Diastrophic dysplasia, which is also known as disastrophic dwarfism, is a rare disorder that is present at birth (congenital). The range and severity of associated symptoms and physical findings may vary greatly from case to case. However, the disorder is often characterized by short stature and unusually short arms and legs (short-limbed dwarfism); abnormal development of bones (skeletal dysplasia) and joints (joint dysplasia) in many areas of the body; progressive abnormal curvature of the spine (scoliosis and/or kyphosis); abnormal tissue changes of the outer, visible portions of the ears (pinnae); and/or, in some cases, malformations of the head and facial (craniofacial) area.
In most infants with diastrophic dysplasia, the first bone within the body of each hand (first metacarpals) may be unusually small and "oval shaped," causing the thumbs to deviate away (abduction) from the body ("hitchhiker thumbs"). Other fingers may also be abnormally short (brachydactyly) and joints between certain bones of the fingers (proximal interphalangeal joints) may become fused (symphalangism), causing limited flexion and restricted movement of the finger joints. Affected infants also typically have severe foot deformities (talipes or "clubfeet") due to abnormal deviation and fusion of certain bones within the body of each foot (metatarsals). In addition, many children with the disorder experience limited extension, partial (subluxation) or complete dislocation, and/or permanent flexion and immobilization (contractures) of certain joints.
In most infants with diastrophic dysplasia, there is also incomplete closure of bones of the spinal column (spina bifida occulta) within the neck area and the upper portion of the back (lower cervical and upper thoracic vertebrae). In addition, during the first year of life, some affected children may begin to develop progressive abnormal sideways curvature of the spine (scoliosis). During adolescence, individuals with the disorder may also develop abnormal front-to-back curvature of the spine (kyphosis), particularly affecting vertebrae within the neck area (cervical vertebrae). In severe cases, progressive kyphosis may lead to difficulties breathing (respiratory distress). Some individuals may also be prone to experiencing partial dislocation (subluxation) of joints between the central areas (bodies) of cervical vertebrae, potentially resulting in spinal cord injury. Such injury may cause muscle weakness (paresis) or paralysis and/or life-threatening complications.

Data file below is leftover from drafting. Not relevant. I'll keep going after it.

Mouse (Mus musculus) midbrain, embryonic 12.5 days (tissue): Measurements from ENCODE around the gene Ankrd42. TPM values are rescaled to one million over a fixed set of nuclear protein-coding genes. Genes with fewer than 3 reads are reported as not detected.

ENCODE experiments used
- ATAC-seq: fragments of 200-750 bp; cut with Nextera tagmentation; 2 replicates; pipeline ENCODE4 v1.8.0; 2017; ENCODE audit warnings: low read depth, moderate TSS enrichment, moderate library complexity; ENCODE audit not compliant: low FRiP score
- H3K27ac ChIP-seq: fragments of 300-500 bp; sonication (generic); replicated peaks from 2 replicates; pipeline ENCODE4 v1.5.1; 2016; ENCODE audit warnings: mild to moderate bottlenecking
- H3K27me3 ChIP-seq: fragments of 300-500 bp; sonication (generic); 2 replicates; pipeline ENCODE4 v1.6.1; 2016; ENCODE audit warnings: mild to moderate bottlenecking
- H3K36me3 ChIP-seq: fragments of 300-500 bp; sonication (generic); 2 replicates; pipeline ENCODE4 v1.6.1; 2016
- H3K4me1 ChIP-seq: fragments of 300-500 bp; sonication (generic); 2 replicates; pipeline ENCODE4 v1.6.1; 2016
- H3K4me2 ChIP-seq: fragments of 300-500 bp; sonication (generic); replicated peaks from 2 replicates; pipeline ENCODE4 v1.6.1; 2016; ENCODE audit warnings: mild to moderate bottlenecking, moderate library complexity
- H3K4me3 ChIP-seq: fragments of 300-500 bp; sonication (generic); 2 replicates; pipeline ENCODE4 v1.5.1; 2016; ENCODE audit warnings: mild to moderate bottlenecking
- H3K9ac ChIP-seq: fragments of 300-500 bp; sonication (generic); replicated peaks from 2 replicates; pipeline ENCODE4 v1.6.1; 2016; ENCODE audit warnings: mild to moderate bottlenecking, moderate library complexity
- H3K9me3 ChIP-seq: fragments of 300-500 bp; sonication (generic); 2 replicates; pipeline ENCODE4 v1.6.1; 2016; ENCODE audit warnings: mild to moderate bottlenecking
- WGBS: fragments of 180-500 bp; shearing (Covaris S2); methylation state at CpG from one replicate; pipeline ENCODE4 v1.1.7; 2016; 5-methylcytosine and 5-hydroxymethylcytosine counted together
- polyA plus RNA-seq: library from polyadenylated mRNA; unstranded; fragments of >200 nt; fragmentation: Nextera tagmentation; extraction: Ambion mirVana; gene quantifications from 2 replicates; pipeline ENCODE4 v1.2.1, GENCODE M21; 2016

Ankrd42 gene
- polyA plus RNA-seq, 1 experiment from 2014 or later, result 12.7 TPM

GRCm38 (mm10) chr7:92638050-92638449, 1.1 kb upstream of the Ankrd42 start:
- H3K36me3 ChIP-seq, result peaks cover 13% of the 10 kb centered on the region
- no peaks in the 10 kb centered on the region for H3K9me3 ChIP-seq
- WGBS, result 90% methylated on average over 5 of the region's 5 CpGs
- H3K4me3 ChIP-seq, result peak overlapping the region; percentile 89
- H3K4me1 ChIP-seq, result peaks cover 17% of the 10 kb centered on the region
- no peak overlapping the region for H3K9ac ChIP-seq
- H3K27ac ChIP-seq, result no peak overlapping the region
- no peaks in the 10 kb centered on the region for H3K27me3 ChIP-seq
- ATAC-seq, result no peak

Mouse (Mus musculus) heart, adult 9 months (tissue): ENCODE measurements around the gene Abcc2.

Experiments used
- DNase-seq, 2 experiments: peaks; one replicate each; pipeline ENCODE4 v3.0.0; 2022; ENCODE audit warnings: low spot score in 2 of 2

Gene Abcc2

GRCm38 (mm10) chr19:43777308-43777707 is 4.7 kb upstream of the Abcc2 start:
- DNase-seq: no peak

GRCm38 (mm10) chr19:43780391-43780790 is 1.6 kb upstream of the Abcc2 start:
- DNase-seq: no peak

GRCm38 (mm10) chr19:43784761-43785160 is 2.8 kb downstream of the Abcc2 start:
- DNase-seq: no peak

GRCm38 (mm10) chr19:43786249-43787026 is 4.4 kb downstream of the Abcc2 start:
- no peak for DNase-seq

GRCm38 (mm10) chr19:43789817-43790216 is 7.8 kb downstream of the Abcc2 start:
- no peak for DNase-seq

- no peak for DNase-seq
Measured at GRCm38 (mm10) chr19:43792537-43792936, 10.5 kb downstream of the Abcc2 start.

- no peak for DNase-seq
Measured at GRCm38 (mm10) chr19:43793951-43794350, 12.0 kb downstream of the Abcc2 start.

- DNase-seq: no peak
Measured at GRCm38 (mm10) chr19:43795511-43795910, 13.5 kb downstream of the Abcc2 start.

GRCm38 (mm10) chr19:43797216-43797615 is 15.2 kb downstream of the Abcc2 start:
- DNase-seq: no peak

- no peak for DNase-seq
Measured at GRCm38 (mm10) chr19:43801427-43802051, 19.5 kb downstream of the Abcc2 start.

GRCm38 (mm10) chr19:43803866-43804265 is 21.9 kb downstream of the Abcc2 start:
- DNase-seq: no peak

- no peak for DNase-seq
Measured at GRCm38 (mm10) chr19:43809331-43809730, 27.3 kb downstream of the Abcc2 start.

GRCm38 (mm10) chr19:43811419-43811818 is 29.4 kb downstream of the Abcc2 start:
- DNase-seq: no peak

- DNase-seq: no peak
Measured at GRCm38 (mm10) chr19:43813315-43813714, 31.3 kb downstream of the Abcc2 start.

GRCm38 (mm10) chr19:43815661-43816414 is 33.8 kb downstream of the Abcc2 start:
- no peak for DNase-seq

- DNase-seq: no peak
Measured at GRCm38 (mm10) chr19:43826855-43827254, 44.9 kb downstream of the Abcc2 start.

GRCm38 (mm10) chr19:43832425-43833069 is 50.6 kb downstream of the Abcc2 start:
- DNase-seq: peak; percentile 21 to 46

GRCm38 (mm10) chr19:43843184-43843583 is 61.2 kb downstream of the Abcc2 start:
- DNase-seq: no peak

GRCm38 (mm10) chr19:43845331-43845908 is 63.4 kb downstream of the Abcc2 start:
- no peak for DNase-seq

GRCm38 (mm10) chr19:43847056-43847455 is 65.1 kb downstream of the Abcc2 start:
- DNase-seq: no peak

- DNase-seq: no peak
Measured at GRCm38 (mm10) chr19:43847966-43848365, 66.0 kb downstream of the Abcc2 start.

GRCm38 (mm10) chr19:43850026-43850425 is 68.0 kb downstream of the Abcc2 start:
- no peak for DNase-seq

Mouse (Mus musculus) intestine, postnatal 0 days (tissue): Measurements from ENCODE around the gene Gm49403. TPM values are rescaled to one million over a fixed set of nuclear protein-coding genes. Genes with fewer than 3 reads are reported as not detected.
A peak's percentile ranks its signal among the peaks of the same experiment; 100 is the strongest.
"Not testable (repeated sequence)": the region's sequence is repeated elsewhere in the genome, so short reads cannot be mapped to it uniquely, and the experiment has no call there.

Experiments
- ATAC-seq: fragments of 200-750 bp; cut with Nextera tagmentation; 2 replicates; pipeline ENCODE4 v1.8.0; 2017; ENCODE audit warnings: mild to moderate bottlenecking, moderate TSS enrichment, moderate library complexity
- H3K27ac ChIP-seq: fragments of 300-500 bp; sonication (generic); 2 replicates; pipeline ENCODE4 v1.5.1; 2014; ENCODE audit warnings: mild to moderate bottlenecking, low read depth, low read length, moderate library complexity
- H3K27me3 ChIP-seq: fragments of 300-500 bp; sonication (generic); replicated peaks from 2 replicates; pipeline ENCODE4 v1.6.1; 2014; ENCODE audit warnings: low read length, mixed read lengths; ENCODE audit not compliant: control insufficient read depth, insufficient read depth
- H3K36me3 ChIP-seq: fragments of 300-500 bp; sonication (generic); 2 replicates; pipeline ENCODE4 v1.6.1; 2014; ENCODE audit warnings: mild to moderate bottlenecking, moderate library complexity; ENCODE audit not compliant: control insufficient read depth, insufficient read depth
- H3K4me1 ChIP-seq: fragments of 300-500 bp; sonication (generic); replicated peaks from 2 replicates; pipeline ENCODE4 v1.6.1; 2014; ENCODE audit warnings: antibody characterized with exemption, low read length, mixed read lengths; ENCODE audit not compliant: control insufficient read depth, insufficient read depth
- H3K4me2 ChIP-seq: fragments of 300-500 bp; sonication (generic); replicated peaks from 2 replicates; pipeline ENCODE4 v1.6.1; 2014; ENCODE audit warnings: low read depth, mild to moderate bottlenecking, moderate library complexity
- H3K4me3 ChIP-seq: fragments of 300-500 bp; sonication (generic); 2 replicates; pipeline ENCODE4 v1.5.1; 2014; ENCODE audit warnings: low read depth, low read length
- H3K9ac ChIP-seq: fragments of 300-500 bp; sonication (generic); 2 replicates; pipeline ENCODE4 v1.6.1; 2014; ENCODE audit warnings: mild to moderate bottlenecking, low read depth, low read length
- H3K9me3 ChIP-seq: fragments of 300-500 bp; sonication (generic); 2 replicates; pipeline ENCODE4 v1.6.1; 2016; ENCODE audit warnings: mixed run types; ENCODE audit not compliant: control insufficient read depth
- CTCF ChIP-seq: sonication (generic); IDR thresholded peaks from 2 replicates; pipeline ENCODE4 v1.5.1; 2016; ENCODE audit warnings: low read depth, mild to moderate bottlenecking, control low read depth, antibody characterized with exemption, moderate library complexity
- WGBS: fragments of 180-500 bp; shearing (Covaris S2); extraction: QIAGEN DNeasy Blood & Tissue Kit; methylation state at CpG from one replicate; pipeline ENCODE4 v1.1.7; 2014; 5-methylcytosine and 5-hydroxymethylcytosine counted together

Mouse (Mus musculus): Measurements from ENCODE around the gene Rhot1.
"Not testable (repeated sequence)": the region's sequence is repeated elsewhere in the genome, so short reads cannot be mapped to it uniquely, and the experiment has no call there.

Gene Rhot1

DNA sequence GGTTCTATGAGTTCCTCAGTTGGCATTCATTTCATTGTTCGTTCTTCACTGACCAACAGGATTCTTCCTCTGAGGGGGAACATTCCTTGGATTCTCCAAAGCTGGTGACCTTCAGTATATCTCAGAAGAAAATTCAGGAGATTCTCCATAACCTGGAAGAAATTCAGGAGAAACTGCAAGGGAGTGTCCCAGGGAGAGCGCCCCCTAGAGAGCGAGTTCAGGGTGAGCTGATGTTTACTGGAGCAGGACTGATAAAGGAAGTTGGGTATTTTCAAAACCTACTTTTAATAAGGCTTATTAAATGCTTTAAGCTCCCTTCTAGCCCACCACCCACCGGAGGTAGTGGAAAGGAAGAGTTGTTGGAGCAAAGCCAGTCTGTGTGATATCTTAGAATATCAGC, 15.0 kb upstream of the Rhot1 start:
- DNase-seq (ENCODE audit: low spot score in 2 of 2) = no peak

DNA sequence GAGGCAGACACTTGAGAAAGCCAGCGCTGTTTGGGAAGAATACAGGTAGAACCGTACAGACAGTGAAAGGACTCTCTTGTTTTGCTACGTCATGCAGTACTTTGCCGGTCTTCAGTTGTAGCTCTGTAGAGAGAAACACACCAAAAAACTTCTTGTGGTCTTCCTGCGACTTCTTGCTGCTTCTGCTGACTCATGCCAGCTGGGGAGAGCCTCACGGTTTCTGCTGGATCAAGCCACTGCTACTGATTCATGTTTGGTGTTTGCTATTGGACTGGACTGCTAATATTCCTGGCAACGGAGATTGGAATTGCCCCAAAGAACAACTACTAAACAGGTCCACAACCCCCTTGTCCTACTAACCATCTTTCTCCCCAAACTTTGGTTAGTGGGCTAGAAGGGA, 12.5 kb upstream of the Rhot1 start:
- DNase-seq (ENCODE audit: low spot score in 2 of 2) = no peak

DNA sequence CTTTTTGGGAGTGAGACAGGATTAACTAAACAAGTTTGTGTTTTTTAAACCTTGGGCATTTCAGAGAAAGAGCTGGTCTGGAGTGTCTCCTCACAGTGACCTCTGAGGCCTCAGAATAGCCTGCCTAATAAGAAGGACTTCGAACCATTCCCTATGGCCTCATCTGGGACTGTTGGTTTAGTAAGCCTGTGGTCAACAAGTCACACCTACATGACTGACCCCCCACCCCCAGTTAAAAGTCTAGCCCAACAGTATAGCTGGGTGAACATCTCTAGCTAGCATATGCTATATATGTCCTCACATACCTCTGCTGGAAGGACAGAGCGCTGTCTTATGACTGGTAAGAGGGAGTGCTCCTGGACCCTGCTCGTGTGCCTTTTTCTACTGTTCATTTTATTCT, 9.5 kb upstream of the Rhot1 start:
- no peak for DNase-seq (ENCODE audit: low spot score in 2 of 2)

In addition, most newborns with diastrophic dysplasia have or develop abnormal fluid-filled sacs (cysts) within the outer, visible portions of the ears (pinnae). Within the first weeks of life, the pinnae become swollen and inflamed and unusually firm, thick, and abnormal in shape. Over time, the abnormal areas of tissue (lesions) may accumulate deposits of calcium salts (calcification) and eventually develop into bone (ossification). Some affected infants may also have abnormalities of the head and facial (craniofacial) area including incomplete closure of the roof of the mouth (cleft palate) and/or abnormal smallness of the jaws (micrognathia). In addition, in some affected infants, abnormalities of supportive connective tissue (cartilage) within the windpipe (trachea), voice box (larynx), and certain air passages in the lungs (bronchi) may result in collapse of these airways, causing life-threatening complications such as respiratory obstruction and difficulties breathing. In some individuals with the disorder, additional symptoms and physical findings may also be present. Diastrophic dysplasia is inherited as an autosomal recessive trait.